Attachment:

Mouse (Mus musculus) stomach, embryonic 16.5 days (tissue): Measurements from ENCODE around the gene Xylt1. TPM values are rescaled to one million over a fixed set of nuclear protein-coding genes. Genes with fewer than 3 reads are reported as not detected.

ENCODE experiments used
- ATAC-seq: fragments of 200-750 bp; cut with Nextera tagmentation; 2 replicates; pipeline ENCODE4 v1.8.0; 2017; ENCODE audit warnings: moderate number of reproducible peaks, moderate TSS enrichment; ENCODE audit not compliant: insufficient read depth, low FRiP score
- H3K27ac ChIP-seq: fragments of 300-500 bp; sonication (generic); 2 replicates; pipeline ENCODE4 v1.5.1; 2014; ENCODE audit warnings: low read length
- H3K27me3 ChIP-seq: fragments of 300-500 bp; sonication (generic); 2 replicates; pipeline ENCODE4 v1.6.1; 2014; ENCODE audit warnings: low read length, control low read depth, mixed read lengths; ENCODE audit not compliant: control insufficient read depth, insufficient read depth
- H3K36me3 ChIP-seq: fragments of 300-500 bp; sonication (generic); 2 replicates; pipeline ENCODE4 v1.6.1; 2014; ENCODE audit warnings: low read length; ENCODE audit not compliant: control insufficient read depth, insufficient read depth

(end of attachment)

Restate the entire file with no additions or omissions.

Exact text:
Mouse (Mus musculus) stomach, embryonic 16.5 days (tissue): Measurements from ENCODE around the gene Xylt1. TPM values are rescaled to one million over a fixed set of nuclear protein-coding genes. Genes with fewer than 3 reads are reported as not detected.

ENCODE experiments used
- ATAC-seq: fragments of 200-750 bp; cut with Nextera tagmentation; 2 replicates; pipeline ENCODE4 v1.8.0; 2017; ENCODE audit warnings: moderate number of reproducible peaks, moderate TSS enrichment; ENCODE audit not compliant: insufficient read depth, low FRiP score
- H3K27ac ChIP-seq: fragments of 300-500 bp; sonication (generic); 2 replicates; pipeline ENCODE4 v1.5.1; 2014; ENCODE audit warnings: low read length
- H3K27me3 ChIP-seq: fragments of 300-500 bp; sonication (generic); 2 replicates; pipeline ENCODE4 v1.6.1; 2014; ENCODE audit warnings: low read length, control low read depth, mixed read lengths; ENCODE audit not compliant: control insufficient read depth, insufficient read depth
- H3K36me3 ChIP-seq: fragments of 300-500 bp; sonication (generic); 2 replicates; pipeline ENCODE4 v1.6.1; 2014; ENCODE audit warnings: low read length; ENCODE audit not compliant: control insufficient read depth, insufficient read depth